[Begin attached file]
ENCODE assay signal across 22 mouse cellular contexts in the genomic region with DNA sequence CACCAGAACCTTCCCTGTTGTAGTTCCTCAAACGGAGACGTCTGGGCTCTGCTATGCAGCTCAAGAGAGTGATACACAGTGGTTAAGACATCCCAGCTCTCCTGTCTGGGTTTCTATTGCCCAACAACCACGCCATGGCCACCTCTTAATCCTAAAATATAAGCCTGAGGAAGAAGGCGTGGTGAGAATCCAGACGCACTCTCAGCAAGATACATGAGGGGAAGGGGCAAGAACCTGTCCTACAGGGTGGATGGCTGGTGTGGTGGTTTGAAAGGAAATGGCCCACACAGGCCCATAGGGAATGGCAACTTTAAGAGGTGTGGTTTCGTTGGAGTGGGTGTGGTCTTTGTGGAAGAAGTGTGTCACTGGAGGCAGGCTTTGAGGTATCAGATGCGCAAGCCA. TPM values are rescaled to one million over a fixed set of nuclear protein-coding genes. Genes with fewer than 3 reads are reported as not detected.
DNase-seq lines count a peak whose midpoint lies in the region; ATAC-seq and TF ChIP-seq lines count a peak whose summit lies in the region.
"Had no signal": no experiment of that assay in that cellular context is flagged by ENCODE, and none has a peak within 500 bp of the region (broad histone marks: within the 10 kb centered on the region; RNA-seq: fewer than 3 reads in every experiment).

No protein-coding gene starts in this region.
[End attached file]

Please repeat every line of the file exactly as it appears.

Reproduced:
ENCODE assay signal across 22 mouse cellular contexts in the genomic region with DNA sequence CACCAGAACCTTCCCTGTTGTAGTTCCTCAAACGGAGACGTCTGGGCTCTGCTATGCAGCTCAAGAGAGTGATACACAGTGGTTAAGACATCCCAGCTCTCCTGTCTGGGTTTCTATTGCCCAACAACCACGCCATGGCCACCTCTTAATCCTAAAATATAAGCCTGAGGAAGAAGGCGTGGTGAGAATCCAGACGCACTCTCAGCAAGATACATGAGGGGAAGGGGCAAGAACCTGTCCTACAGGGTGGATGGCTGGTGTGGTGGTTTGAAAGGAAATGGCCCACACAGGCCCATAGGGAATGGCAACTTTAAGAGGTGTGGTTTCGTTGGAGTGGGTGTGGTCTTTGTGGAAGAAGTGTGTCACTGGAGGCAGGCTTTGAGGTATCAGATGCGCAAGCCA. TPM values are rescaled to one million over a fixed set of nuclear protein-coding genes. Genes with fewer than 3 reads are reported as not detected.
DNase-seq lines count a peak whose midpoint lies in the region; ATAC-seq and TF ChIP-seq lines count a peak whose summit lies in the region.
"Had no signal": no experiment of that assay in that cellular context is flagged by ENCODE, and none has a peak within 500 bp of the region (broad histone marks: within the 10 kb centered on the region; RNA-seq: fewer than 3 reads in every experiment).

No protein-coding gene starts in this region.